African Americans in Montgomery had planned for some time to challenge segregated seating on the city’s buses. Black riders were made to sit in the back. If the white section filled up, blacks were expected to move farther back and, if necessary, surrender seats to just-boarding white passengers. On December 1, 1955, Parks left her job as a seamstress at the Montgomery Fair department store and entered the bus that took her home each afternoon. Soon the 36 seats on the bus filled, with 22 black passengers in the back and 14 whites in the front. A white man stood at the front of the bus and driver J.P. Blake demanded that four black passengers sitting just behind the back of the white section move to seats farther down. The African American passengers did not budge. After a threat from Blake, three of the riders relented. The fourth, Parks, told Blake that she was not in the black section and would remain in her seat.

Blake replied that he had the authority to determine where the white section ended and the black section began and that he had the authority to arrest Parks if she refused to move. She did. Blake told her she was under arrest. She remained seated until Blake returned with Montgomery police officers, who fingerprinted her and placed her in jail. The police charged her with violating Alabama’s bus segregation laws.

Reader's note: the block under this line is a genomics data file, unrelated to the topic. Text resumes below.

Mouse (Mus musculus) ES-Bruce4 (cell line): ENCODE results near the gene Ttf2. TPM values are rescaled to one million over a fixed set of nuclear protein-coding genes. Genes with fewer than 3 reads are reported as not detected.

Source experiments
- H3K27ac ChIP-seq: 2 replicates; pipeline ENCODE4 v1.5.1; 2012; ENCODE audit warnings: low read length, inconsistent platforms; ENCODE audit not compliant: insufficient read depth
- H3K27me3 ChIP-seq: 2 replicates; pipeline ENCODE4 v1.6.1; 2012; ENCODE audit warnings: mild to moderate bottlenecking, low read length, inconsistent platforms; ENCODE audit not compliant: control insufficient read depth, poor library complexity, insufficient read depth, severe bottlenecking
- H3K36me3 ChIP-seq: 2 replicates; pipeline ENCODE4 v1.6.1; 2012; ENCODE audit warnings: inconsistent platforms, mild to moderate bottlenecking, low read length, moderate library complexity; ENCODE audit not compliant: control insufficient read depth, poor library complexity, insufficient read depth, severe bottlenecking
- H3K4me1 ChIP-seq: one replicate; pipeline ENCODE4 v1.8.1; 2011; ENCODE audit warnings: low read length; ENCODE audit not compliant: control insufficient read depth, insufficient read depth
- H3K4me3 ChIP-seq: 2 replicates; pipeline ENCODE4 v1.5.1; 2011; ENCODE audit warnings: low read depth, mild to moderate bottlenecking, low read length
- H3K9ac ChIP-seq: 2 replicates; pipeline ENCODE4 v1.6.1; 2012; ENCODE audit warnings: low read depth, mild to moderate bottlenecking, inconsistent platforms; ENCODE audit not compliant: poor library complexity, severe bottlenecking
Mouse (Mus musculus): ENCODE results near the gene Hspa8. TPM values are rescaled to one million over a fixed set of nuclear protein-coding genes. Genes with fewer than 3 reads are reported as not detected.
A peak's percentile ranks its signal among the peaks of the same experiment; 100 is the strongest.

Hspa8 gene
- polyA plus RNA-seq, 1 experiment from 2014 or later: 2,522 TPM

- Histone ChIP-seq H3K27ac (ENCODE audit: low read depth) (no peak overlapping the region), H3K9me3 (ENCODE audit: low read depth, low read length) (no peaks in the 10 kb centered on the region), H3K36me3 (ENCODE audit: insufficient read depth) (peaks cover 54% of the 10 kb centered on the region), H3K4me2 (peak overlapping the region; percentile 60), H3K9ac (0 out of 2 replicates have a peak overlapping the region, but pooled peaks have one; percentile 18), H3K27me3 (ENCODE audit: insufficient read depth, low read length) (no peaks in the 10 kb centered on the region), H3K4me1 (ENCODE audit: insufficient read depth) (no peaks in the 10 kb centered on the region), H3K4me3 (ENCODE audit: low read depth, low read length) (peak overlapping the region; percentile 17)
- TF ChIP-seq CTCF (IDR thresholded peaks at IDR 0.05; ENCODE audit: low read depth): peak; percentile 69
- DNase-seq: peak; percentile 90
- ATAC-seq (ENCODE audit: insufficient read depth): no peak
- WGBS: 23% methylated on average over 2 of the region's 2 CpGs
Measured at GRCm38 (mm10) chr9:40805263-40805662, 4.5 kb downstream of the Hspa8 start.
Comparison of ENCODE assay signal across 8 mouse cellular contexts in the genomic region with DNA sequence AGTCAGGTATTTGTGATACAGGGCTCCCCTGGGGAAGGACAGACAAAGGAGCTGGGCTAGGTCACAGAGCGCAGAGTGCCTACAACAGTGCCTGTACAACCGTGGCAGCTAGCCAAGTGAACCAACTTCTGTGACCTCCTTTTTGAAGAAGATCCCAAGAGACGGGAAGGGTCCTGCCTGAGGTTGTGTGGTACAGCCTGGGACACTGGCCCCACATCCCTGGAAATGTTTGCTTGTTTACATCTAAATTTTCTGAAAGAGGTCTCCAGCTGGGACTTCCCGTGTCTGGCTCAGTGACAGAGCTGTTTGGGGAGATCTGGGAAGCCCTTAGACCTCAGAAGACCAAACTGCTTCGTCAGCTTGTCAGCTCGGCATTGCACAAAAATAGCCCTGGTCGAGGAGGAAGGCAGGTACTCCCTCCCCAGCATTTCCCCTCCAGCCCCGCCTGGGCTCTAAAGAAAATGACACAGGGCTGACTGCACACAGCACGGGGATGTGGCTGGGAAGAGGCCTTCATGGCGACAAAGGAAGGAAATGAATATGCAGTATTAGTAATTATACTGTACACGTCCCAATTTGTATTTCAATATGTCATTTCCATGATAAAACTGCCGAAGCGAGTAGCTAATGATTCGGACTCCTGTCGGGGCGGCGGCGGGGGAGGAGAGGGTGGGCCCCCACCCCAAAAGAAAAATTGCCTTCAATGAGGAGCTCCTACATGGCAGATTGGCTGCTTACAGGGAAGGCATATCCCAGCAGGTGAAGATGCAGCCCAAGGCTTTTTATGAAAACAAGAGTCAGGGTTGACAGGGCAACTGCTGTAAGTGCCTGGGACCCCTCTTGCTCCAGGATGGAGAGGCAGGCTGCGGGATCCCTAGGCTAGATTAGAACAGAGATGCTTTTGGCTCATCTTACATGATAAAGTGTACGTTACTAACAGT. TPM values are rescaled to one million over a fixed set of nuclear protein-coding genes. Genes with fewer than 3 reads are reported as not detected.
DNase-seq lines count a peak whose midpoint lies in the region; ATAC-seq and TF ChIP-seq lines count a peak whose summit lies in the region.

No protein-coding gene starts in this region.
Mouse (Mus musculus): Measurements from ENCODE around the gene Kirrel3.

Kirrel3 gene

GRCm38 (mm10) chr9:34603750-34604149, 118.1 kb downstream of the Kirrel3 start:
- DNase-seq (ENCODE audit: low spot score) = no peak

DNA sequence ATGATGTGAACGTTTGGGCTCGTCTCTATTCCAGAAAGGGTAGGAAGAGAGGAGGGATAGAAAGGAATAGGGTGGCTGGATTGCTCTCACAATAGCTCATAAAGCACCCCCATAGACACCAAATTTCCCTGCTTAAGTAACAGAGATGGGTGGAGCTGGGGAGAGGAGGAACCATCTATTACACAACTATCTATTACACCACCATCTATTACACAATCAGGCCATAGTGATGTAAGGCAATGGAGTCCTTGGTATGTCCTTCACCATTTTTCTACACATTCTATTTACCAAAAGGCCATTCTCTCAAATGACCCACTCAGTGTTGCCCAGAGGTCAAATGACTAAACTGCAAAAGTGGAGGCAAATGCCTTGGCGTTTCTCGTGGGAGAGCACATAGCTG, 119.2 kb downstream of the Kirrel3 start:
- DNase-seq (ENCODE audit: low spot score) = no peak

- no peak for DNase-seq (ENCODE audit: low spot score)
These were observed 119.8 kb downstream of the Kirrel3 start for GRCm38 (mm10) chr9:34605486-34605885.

The African American community in Montgomery, who all shared humiliating experiences coping with the city’s Jim Crow ordinances, quickly mobilized as word spread of Parks’ arrest. The Montgomery Improvement Association (MIA) formed to lead a boycott of the city’s bus system with a 26-year-od Baptist minister, Martin Luther King, Jr., selected as its president. The MIA at first made mild demands: that black passengers be seated from back to front and whites from front to back on a first-come, first-serve basis. Originally the MIA made no demand for integration, but city officials still refused to budge.

The MIA arranged transportation for the African American domestic servants, sanitation workers, and janitors participating in the bus boycott to travel the often long distances to their jobs. Montgomery police began arresting drivers participating in the MIA carpools. Police arrested Dr. King for allegedly speeding, and four days later someone ignited dynamite at the homes of King and of E.D. Nixon, another boycott leader. Montgomery’s white leadership hoped to break the spirit of the boycotters, but the King arrest and the terrorist attacks had the opposite effect. One maid vowed she would crawl before she got back on the city buses.

Responding to the demands of rank-and-file protestors, the MIA then vowed to continue the boycott until the city desegregated the buses. In spite of the poverty of its supporters, the MIA raised $2,000 a week to carry on its carpools, pay legal expenses, and carry on the boycott. A white grand jury indicted 115 African Americans participating in the movement, including more than 20 African American ministers, which only strengthened the resolve of the boycotters. By February of 1956, the story made headlines around the world and donations to the cause poured in from other countries.